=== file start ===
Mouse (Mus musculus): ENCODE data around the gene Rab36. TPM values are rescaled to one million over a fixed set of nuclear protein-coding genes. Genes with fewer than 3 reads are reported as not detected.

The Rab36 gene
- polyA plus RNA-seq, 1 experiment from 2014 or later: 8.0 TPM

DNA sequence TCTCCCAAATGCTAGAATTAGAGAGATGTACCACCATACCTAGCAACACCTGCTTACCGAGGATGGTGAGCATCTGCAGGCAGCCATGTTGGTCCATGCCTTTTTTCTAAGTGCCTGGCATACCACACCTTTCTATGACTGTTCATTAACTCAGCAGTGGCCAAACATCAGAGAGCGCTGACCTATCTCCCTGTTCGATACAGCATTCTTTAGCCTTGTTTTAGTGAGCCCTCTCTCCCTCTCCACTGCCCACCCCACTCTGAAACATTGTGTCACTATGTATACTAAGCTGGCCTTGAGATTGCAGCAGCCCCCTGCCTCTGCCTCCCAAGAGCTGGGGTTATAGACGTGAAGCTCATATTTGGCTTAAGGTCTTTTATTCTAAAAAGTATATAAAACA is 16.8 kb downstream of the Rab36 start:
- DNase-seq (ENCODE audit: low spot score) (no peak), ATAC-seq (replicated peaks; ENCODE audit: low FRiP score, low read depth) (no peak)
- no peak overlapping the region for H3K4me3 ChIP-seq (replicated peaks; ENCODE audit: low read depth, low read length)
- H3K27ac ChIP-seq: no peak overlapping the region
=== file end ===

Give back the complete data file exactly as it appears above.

Mouse (Mus musculus): ENCODE data around the gene Rab36. TPM values are rescaled to one million over a fixed set of nuclear protein-coding genes. Genes with fewer than 3 reads are reported as not detected.

The Rab36 gene
- polyA plus RNA-seq, 1 experiment from 2014 or later: 8.0 TPM

DNA sequence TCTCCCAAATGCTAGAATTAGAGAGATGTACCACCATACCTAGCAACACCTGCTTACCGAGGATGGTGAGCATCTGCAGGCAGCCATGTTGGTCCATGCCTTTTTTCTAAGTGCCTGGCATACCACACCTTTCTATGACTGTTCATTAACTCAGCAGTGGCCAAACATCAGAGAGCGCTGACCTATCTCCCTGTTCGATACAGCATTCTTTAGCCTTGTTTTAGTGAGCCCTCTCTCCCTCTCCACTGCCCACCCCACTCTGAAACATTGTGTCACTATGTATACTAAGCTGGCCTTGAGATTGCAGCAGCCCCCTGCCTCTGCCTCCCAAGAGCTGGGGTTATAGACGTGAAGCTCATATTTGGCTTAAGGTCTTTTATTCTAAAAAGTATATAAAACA is 16.8 kb downstream of the Rab36 start:
- DNase-seq (ENCODE audit: low spot score) (no peak), ATAC-seq (replicated peaks; ENCODE audit: low FRiP score, low read depth) (no peak)
- no peak overlapping the region for H3K4me3 ChIP-seq (replicated peaks; ENCODE audit: low read depth, low read length)
- H3K27ac ChIP-seq: no peak overlapping the region